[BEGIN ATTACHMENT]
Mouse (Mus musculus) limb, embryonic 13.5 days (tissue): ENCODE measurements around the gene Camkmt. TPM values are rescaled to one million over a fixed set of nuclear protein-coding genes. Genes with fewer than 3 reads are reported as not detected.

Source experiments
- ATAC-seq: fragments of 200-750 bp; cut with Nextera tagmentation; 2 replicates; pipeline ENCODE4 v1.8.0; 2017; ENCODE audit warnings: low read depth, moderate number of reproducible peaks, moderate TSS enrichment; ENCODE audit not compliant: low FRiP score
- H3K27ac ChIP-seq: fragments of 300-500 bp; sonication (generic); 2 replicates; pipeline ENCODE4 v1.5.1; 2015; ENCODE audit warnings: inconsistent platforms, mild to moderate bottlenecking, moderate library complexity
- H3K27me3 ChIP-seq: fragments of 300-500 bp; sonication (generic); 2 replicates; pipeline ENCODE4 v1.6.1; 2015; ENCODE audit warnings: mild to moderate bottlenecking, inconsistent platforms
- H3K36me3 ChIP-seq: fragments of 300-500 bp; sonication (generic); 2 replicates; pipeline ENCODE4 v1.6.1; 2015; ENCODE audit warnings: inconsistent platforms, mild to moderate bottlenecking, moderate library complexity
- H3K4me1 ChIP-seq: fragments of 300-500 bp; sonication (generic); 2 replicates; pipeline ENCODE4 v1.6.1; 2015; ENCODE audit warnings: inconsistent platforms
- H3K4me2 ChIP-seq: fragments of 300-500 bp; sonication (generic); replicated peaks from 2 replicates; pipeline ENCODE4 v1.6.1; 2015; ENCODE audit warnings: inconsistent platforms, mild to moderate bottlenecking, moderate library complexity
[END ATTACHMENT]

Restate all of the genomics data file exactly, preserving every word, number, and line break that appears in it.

Mouse (Mus musculus) limb, embryonic 13.5 days (tissue): ENCODE measurements around the gene Camkmt. TPM values are rescaled to one million over a fixed set of nuclear protein-coding genes. Genes with fewer than 3 reads are reported as not detected.

Source experiments
- ATAC-seq: fragments of 200-750 bp; cut with Nextera tagmentation; 2 replicates; pipeline ENCODE4 v1.8.0; 2017; ENCODE audit warnings: low read depth, moderate number of reproducible peaks, moderate TSS enrichment; ENCODE audit not compliant: low FRiP score
- H3K27ac ChIP-seq: fragments of 300-500 bp; sonication (generic); 2 replicates; pipeline ENCODE4 v1.5.1; 2015; ENCODE audit warnings: inconsistent platforms, mild to moderate bottlenecking, moderate library complexity
- H3K27me3 ChIP-seq: fragments of 300-500 bp; sonication (generic); 2 replicates; pipeline ENCODE4 v1.6.1; 2015; ENCODE audit warnings: mild to moderate bottlenecking, inconsistent platforms
- H3K36me3 ChIP-seq: fragments of 300-500 bp; sonication (generic); 2 replicates; pipeline ENCODE4 v1.6.1; 2015; ENCODE audit warnings: inconsistent platforms, mild to moderate bottlenecking, moderate library complexity
- H3K4me1 ChIP-seq: fragments of 300-500 bp; sonication (generic); 2 replicates; pipeline ENCODE4 v1.6.1; 2015; ENCODE audit warnings: inconsistent platforms
- H3K4me2 ChIP-seq: fragments of 300-500 bp; sonication (generic); replicated peaks from 2 replicates; pipeline ENCODE4 v1.6.1; 2015; ENCODE audit warnings: inconsistent platforms, mild to moderate bottlenecking, moderate library complexity